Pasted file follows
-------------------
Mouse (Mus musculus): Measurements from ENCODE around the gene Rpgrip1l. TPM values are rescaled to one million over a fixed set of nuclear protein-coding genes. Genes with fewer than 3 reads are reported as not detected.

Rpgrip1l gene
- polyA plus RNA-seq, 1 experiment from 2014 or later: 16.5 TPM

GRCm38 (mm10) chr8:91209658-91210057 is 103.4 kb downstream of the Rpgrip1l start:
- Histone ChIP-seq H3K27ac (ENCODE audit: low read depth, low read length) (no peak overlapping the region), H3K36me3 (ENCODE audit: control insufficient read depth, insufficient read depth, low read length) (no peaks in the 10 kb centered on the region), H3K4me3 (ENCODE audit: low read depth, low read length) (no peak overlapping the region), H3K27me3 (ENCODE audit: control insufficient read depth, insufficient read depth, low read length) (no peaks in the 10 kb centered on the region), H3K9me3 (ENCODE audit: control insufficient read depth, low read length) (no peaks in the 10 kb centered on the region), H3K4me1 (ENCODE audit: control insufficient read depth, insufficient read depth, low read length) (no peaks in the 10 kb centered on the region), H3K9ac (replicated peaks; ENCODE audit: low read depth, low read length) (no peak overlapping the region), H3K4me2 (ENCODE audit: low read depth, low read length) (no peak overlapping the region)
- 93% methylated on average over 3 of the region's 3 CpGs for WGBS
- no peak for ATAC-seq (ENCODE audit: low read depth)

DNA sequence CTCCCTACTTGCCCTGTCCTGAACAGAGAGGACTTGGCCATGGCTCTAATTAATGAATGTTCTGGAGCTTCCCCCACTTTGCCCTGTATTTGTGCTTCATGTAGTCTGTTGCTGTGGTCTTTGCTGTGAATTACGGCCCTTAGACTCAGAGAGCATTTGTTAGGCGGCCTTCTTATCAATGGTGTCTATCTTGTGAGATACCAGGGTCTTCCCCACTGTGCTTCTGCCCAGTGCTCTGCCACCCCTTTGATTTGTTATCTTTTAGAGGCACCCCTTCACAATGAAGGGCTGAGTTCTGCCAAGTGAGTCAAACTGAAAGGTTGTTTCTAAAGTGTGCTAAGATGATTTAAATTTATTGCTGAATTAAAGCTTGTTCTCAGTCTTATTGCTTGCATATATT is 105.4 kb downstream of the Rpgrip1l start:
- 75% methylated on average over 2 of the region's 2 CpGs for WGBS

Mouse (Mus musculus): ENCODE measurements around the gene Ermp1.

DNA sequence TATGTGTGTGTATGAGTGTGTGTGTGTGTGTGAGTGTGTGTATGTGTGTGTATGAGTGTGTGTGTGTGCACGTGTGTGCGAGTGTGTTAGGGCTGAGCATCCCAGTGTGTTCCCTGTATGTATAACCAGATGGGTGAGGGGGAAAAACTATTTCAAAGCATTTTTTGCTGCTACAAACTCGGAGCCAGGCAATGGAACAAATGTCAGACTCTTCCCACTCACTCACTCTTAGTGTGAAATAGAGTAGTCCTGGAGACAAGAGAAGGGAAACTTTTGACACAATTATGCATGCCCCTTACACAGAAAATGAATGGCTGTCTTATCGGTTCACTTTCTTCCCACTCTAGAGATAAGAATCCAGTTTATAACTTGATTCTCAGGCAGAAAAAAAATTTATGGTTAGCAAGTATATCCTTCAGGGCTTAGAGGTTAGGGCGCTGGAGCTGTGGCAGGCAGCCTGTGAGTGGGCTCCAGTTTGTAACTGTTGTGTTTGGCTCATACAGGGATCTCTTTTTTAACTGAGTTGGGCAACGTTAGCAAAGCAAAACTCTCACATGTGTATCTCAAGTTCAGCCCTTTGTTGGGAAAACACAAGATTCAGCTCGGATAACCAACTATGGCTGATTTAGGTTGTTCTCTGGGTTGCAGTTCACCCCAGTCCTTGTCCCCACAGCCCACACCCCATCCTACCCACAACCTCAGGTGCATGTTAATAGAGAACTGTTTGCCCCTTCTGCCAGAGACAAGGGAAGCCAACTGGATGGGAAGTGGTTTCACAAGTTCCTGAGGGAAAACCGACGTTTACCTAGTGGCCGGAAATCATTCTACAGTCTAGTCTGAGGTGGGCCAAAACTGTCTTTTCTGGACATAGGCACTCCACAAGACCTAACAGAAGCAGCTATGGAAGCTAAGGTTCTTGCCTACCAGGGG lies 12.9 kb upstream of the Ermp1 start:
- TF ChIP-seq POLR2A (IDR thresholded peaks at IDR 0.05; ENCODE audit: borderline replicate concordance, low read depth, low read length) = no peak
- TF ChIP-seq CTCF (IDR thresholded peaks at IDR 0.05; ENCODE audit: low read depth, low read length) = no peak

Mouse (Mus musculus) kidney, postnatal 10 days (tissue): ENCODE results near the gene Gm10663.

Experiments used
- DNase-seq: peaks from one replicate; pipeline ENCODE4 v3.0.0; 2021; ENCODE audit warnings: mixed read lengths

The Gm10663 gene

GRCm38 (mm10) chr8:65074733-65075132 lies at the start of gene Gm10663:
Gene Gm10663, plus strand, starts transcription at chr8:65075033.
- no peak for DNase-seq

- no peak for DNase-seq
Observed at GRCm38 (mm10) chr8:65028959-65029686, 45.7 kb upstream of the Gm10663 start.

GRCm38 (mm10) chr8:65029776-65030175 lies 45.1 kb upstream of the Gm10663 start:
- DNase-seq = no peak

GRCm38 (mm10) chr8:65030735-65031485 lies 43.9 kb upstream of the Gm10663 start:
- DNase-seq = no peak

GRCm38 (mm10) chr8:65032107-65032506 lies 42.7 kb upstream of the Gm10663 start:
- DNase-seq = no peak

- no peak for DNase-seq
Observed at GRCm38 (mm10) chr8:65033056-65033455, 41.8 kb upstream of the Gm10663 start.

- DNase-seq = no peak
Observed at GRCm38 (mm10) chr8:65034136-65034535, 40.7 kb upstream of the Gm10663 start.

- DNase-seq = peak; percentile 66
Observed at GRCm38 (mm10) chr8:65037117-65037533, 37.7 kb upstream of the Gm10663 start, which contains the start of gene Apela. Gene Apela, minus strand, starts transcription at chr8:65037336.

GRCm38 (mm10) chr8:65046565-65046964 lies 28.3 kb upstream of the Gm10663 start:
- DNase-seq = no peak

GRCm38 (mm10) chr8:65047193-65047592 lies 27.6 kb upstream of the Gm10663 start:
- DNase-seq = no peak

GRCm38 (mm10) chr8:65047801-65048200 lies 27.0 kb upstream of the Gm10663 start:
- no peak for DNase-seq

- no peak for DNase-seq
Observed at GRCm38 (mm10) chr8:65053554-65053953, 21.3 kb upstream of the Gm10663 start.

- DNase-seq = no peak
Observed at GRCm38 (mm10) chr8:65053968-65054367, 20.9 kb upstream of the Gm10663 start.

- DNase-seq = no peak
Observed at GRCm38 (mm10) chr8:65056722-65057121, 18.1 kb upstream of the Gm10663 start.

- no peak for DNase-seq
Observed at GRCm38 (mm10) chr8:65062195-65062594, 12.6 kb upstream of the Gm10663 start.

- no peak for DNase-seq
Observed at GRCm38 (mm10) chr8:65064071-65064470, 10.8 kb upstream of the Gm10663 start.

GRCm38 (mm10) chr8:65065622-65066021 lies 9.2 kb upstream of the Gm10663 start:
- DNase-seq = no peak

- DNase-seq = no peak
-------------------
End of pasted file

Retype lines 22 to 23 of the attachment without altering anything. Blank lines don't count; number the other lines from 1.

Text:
Observed at GRCm38 (mm10) chr8:65028959-65029686, 45.7 kb upstream of the Gm10663 start.

GRCm38 (mm10) chr8:65029776-65030175 lies 45.1 kb upstream of the Gm10663 start: